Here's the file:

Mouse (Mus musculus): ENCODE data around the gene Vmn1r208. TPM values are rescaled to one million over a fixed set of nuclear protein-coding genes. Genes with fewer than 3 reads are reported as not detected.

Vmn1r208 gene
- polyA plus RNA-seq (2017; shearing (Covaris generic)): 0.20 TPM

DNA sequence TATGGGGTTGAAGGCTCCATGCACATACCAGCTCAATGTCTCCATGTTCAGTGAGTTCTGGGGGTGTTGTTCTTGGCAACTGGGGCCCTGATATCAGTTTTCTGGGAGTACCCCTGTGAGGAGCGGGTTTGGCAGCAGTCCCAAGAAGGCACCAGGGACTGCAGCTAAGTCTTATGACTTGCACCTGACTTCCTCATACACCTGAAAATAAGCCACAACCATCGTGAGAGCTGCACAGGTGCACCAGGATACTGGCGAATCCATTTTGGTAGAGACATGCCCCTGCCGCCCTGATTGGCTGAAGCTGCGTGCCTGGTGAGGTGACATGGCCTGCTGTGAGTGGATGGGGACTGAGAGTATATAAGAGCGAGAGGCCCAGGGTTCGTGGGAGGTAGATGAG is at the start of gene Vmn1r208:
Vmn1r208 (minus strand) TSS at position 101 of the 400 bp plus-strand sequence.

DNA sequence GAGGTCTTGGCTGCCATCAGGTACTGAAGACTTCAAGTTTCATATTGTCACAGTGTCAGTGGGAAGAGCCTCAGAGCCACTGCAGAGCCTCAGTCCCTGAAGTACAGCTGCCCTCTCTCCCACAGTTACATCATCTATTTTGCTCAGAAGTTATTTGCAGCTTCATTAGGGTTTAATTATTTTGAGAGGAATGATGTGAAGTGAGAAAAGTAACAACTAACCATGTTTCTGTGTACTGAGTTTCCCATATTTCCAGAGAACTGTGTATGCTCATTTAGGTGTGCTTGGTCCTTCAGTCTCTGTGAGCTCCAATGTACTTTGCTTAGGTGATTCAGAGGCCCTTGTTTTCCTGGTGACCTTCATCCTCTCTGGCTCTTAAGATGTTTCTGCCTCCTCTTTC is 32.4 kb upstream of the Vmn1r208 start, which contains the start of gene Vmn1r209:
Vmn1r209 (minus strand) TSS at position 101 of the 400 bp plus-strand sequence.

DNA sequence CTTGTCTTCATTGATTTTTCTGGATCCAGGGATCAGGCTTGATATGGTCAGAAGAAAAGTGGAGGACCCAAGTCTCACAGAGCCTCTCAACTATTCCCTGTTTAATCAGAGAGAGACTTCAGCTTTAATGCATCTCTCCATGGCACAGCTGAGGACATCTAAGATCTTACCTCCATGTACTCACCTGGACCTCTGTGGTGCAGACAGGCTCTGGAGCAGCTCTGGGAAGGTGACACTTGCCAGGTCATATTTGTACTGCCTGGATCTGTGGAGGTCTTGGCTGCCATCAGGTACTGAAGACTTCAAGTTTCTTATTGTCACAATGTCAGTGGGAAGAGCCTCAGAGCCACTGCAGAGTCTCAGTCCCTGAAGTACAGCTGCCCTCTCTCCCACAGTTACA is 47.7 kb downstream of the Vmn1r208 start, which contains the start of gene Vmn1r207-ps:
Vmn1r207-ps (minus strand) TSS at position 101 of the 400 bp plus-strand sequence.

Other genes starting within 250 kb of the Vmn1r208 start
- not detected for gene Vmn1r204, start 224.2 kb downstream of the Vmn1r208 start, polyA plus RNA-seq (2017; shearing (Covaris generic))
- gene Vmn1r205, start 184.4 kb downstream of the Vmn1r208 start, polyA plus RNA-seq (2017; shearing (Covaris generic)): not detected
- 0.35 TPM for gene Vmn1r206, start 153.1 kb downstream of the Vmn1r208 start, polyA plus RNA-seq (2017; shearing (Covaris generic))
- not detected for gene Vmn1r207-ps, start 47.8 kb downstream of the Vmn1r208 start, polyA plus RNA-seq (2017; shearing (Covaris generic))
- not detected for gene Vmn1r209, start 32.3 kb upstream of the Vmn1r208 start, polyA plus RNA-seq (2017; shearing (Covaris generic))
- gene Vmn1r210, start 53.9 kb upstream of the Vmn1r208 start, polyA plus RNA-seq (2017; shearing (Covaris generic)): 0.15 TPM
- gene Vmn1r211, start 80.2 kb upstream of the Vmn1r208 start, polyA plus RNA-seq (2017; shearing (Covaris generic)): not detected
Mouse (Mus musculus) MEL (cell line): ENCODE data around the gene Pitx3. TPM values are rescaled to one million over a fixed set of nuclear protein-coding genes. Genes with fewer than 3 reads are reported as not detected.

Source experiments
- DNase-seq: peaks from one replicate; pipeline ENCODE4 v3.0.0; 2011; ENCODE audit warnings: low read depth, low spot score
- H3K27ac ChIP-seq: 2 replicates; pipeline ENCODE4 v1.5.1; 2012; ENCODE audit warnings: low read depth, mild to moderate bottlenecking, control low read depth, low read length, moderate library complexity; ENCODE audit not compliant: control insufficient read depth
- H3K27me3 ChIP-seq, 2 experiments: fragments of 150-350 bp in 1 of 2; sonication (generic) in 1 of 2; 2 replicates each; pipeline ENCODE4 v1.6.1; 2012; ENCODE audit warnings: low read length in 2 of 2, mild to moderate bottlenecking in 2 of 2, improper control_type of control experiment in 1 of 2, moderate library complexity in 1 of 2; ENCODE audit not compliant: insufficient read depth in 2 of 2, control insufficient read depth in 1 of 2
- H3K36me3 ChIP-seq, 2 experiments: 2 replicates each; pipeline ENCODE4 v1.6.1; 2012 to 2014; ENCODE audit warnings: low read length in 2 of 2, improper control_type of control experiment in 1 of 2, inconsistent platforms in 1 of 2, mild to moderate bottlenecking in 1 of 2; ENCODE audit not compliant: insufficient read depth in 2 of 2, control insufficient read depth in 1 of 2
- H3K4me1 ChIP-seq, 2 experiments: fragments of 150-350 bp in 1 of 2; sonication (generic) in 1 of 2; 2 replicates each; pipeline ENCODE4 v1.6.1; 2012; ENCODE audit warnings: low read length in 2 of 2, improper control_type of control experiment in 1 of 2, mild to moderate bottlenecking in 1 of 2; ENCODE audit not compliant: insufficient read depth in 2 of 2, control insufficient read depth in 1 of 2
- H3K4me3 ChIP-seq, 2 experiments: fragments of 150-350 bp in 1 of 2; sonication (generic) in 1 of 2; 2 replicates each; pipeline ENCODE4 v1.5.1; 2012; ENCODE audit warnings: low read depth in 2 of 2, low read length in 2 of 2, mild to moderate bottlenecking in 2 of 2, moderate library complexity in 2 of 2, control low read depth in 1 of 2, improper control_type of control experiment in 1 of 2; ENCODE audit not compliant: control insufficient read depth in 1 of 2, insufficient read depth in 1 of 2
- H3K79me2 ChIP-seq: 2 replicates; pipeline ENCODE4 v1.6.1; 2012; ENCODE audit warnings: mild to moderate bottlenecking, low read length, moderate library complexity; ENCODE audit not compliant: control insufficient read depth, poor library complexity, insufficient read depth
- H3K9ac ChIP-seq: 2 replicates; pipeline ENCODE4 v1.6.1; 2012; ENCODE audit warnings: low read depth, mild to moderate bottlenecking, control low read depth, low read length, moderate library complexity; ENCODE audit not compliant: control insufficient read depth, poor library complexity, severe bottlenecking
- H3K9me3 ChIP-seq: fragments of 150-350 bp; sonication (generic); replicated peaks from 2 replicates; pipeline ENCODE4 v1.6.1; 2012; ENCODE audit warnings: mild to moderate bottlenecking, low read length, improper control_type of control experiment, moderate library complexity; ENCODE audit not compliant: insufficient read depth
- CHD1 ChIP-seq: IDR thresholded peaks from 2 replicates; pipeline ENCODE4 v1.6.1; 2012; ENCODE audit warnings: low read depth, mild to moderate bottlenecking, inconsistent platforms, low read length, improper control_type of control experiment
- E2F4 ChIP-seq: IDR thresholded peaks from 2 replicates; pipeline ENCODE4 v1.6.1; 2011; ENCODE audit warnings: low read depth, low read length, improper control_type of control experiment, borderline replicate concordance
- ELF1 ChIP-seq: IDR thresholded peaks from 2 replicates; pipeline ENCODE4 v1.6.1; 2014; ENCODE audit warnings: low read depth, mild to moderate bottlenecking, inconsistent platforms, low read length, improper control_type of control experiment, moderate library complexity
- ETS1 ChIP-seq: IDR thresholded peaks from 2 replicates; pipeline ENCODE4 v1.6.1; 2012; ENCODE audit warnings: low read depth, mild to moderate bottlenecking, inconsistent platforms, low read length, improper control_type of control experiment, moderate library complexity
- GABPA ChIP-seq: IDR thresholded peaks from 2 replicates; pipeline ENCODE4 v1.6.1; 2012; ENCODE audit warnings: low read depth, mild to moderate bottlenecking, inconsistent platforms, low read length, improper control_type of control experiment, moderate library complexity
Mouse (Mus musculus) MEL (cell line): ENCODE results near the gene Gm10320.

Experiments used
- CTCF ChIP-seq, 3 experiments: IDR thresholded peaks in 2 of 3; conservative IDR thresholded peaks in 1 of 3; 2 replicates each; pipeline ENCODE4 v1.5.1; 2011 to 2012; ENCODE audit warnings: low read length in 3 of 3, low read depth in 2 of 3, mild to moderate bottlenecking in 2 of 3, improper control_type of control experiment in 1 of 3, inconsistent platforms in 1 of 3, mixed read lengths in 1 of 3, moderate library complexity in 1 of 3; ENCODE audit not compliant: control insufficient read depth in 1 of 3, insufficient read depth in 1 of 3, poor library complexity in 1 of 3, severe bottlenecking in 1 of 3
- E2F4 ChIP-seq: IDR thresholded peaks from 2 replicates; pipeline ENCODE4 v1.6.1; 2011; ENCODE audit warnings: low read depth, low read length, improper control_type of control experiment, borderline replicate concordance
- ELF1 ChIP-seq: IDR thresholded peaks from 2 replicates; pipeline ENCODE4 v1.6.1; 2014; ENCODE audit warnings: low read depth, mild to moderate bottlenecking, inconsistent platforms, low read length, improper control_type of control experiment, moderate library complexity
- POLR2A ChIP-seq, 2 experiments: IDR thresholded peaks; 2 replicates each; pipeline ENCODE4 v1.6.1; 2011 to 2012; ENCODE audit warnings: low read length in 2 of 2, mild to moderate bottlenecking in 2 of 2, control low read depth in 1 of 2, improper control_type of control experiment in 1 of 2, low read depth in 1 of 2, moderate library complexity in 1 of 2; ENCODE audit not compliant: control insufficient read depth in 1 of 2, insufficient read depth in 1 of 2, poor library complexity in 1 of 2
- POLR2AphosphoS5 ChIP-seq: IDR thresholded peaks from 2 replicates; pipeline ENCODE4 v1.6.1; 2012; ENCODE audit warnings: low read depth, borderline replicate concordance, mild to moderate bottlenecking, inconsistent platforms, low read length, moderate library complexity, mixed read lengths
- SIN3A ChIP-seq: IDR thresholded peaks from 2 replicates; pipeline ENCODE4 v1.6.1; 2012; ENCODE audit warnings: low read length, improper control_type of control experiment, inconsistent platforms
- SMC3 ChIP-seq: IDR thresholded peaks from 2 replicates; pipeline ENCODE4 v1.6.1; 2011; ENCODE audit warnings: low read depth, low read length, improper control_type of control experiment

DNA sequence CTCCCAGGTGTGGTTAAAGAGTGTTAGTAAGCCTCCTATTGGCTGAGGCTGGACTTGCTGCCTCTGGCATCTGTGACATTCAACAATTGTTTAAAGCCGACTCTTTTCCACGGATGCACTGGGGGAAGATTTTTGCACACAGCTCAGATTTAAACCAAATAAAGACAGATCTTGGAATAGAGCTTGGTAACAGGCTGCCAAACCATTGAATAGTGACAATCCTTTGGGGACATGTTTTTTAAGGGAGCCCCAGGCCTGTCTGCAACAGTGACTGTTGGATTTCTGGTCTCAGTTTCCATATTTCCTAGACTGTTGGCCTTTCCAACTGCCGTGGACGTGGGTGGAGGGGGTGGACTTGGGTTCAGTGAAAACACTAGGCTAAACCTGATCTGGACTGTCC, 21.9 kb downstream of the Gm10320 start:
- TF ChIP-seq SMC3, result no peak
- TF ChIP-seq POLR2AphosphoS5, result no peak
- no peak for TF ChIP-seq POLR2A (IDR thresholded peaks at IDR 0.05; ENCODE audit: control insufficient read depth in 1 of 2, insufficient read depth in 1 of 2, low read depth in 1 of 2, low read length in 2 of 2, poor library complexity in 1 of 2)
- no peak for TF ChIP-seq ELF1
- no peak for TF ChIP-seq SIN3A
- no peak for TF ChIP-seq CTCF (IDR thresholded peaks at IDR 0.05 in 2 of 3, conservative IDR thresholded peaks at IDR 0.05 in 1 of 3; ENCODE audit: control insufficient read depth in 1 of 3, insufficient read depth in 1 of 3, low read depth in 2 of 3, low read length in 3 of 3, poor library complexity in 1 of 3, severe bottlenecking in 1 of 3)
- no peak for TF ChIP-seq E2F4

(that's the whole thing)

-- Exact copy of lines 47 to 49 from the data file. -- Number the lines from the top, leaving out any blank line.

- no peak for TF ChIP-seq ELF1
- no peak for TF ChIP-seq SIN3A
- no peak for TF ChIP-seq CTCF (IDR thresholded peaks at IDR 0.05 in 2 of 3, conservative IDR thresholded peaks at IDR 0.05 in 1 of 3; ENCODE audit: control insufficient read depth in 1 of 3, insufficient read depth in 1 of 3, low read depth in 2 of 3, low read length in 3 of 3, poor library complexity in 1 of 3, severe bottlenecking in 1 of 3)